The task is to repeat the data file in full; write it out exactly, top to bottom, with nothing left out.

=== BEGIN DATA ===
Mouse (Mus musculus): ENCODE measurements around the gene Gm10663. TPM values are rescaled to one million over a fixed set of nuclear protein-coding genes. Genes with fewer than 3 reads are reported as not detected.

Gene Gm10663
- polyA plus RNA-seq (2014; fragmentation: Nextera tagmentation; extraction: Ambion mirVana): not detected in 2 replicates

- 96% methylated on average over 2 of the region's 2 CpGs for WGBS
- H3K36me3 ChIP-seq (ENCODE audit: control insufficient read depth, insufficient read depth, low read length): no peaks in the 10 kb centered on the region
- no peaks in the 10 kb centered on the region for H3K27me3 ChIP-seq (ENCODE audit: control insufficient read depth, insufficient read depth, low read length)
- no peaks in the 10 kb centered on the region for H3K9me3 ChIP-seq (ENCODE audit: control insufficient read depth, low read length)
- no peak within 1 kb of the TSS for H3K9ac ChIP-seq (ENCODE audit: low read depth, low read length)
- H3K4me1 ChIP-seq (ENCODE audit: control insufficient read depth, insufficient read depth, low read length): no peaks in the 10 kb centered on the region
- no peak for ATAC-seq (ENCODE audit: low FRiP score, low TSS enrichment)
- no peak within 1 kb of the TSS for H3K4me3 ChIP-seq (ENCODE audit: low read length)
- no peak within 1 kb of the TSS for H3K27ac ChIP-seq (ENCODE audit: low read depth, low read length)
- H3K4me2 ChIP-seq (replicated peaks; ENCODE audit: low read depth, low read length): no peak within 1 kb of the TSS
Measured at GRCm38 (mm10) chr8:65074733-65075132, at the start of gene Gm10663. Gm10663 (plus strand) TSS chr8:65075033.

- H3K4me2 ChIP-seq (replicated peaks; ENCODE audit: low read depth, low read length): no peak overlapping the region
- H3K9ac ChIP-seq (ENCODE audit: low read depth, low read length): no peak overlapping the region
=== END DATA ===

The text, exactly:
Mouse (Mus musculus): ENCODE measurements around the gene Gm10663. TPM values are rescaled to one million over a fixed set of nuclear protein-coding genes. Genes with fewer than 3 reads are reported as not detected.

Gene Gm10663
- polyA plus RNA-seq (2014; fragmentation: Nextera tagmentation; extraction: Ambion mirVana): not detected in 2 replicates

- 96% methylated on average over 2 of the region's 2 CpGs for WGBS
- H3K36me3 ChIP-seq (ENCODE audit: control insufficient read depth, insufficient read depth, low read length): no peaks in the 10 kb centered on the region
- no peaks in the 10 kb centered on the region for H3K27me3 ChIP-seq (ENCODE audit: control insufficient read depth, insufficient read depth, low read length)
- no peaks in the 10 kb centered on the region for H3K9me3 ChIP-seq (ENCODE audit: control insufficient read depth, low read length)
- no peak within 1 kb of the TSS for H3K9ac ChIP-seq (ENCODE audit: low read depth, low read length)
- H3K4me1 ChIP-seq (ENCODE audit: control insufficient read depth, insufficient read depth, low read length): no peaks in the 10 kb centered on the region
- no peak for ATAC-seq (ENCODE audit: low FRiP score, low TSS enrichment)
- no peak within 1 kb of the TSS for H3K4me3 ChIP-seq (ENCODE audit: low read length)
- no peak within 1 kb of the TSS for H3K27ac ChIP-seq (ENCODE audit: low read depth, low read length)
- H3K4me2 ChIP-seq (replicated peaks; ENCODE audit: low read depth, low read length): no peak within 1 kb of the TSS
Measured at GRCm38 (mm10) chr8:65074733-65075132, at the start of gene Gm10663. Gm10663 (plus strand) TSS chr8:65075033.

- H3K4me2 ChIP-seq (replicated peaks; ENCODE audit: low read depth, low read length): no peak overlapping the region
- H3K9ac ChIP-seq (ENCODE audit: low read depth, low read length): no peak overlapping the region